There are other sedevacantists, who do not hold their opinion as a question of Faith, but just as a private opinion, and who do not condemn other traditional Catholics who do not share their opinion. On account of the confusion of the present crisis and the fact that they do not refuse communion with Catholics who have the true Faith, it is not unreasonable to hold that such persons are not formally schismatic.

However, the real danger with the sedevacantists, over and above the question of their being formally schismatic, is that they fail to have a Catholic attitude. Their rash and excessive condemnatory attitude, not only towards the pope and the modernists, but also towards Catholics simply trying to live their Catholic life, and other traditional Catholics, leads them to fall into rigorism, formalism and legalism, and to condemning everybody else. They easily fall into pharisaical pride. They are a real plague to the traditional movement here in the United States. Such people have no sense of obedience or submission, and often commit rash judgment. They do not feel at home in the Society’s chapels where the Church’s Faith, sacraments, doctrines and Mass are preached together with the interior life of charity and self-sacrifice as the means for restoring all things in Christ. 

Do sedevacantists really love the Church? Do they not judge Pope Benedict XVI personally, as they say?

It is certainly true that many sedevacantists (i.e., those who believe that the pope has lost the office of the papacy through his heretical actions) think that they love the Church. But they do not love her as she really is, with all her faults and defects. If a man would not love his wife as she really is, but rather a mental picture of how he would like her to be, would he really love her?

Some sedevacantists might state that they do not judge the pope personally. However, to state that his heretical actions remove him from office is to make a public, official judgment. Only a higher authority in the Church can make such a judgment. However, there is no higher authority than the pope, which is why the axiom is to be held Papa a nemine judicatur —the pope is judged by no one. By stating that he has lost the papacy, sedevacantists personally judge the pope, as if they had authority over him. This is not Catholic, regardless of the gravity of his materially heretical actions. It is the Protestant principle of personal judgment which is thereby erected into a principle of Faith, thus destroying the visibility and hierarchy of the Church.



OREMUS PRO PONTIFICE NOSTRO BENEDICTO XVI


There I said it.

Since we are not discussing the application of the Church's teachings specifically to the person of the pope, we are not discussing sedevacantism. Please do not bait sedevacantists by posting arguments that elicit discussion about it. That is against the forum rules and is unfair to sedevacantists, who can't respond unless this thread is in the Cornfield, which it is not at this time.
(02-09-2012, 08:04 PM)INPEFESS Wrote: [ -> ]
(02-09-2012, 04:22 PM)TrentCath Wrote: [ -> ]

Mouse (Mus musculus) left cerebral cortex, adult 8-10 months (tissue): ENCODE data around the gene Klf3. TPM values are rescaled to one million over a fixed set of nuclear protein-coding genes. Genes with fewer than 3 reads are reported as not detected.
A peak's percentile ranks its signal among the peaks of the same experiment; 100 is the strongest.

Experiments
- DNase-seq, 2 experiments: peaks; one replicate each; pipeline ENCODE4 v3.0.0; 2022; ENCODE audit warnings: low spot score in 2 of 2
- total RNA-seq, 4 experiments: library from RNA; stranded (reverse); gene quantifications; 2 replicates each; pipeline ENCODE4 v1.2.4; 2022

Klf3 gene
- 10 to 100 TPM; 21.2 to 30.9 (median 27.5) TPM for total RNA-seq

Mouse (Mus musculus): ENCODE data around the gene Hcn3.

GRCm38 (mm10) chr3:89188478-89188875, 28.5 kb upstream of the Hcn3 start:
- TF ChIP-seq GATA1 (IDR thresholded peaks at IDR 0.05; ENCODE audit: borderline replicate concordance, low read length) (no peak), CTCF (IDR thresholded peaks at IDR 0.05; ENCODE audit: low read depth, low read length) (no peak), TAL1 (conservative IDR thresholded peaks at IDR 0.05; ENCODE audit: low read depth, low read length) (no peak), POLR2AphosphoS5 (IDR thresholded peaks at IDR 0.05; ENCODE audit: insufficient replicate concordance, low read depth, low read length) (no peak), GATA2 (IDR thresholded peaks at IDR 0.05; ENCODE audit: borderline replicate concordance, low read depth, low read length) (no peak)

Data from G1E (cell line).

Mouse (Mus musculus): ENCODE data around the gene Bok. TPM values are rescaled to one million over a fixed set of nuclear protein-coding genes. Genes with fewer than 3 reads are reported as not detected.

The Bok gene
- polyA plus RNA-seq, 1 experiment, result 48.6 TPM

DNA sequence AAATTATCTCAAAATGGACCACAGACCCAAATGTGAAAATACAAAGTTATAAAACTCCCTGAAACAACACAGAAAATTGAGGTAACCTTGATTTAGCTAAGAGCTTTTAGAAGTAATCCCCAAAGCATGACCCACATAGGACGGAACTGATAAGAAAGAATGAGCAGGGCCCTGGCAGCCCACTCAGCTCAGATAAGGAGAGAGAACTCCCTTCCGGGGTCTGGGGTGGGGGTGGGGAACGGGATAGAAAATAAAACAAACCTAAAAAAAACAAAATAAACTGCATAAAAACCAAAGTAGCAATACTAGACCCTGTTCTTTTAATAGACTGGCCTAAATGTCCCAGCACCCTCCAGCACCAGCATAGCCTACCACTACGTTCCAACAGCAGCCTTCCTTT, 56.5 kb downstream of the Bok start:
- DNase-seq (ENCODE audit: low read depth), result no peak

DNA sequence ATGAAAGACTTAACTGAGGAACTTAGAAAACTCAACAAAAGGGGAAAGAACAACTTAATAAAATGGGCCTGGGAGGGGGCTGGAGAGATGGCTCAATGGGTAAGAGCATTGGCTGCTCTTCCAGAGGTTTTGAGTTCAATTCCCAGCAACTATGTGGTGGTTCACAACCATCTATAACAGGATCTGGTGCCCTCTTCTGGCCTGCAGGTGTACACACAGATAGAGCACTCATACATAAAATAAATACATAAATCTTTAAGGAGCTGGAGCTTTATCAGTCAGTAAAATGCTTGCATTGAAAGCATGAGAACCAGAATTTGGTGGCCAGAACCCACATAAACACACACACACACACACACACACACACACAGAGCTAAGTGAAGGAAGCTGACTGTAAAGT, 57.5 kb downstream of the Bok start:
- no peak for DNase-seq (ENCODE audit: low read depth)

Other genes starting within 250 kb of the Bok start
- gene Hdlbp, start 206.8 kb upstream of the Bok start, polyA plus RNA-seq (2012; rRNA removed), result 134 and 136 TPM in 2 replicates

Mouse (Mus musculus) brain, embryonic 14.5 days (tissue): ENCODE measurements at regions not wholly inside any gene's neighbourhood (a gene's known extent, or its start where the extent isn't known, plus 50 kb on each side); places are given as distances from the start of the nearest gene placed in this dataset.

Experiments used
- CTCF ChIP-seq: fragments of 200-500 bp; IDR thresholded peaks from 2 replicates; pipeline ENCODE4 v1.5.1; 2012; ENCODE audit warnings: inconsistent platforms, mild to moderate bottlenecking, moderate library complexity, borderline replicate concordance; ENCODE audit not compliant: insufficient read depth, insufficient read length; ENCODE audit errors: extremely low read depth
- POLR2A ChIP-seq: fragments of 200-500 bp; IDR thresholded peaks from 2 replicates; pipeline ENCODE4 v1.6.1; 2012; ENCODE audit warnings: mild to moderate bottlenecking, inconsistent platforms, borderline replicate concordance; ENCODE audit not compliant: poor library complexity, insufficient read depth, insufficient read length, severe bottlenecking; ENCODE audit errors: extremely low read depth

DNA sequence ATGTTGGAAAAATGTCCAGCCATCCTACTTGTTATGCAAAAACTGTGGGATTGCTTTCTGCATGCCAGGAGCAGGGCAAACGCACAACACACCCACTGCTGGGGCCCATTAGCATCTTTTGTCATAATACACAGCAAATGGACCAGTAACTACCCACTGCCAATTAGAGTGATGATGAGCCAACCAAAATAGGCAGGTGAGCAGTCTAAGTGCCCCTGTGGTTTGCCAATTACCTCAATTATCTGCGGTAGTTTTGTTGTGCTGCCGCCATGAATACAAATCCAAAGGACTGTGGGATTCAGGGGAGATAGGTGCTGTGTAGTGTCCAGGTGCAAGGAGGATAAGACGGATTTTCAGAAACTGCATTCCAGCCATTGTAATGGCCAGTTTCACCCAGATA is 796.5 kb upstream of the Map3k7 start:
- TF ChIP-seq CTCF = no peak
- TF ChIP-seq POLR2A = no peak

(02-09-2012, 10:07 AM)Vetus Ordo Wrote: [ -> ]TrentCath,

You have already conceded that heretics are cut off from the Church by divine and not ecclesiastical law. The new code of Canon law can't "abrogate" divine law. A man who publicly professes heresy cannot hold authority and jurisdiction in the body to which he manifestly no longer belongs to.

You are the one arguing that professing the Catholic faith does not really matter in order to have authority and jurisdiction in the Church which is absurd!

Bellarmine, De Romano Pontifice Wrote:Further, after explaining that Felix was for a time an antipope, he continues (no. 15): "Then two years later came the lapse of Liberius, of which we have spoken above. Then indeed the Roman clergy, stripping Liberius of his pontifical dignity, went over to Felix, whom they knew [then] to be a Catholic. From that time, Felix began to be the true Pontiff. For although Liberius was not a heretic, nevertheless he was considered one, on account of the peace he made with the Arians, and by that presumption the pontificate could rightly [merito] be taken from him: for men are not bound, or able to read hearts; but when they see that someone is a heretic by his external works, they judge him to be a heretic pure and simple [simpliciter], and condemn him as a heretic.

That is an oversimplification of my view but again I have not seen any evidence whatsoever that justifies disobeying bishops and further committing the sin of presumption by believing them to be heretics as they have professed what we believe is a heresy.

It was a layman who first called out the heresy of Nestorius. Profession is not subjective. 
Quote: I have justified my view with copious quotes and references to canon law,

Lists of quotes don't have much weight if they are being misapplied. What you provided made several errors that I pointed out. Whoever wrote the article seems to have considered a few canons only in coming to a conclusion in  much the same way that Protestants use only a few Scripture passages to justify their actions. The study of canon law is comprehensive and requires that all of it--including the various distinctions made therein--be considered simultaneously in order to know what it means. Canon 2314 doesn't specifically treat of public heresy, but 188.4 does (and 192.1 applies it to the vacation of an ecclesiastical office by the law itself).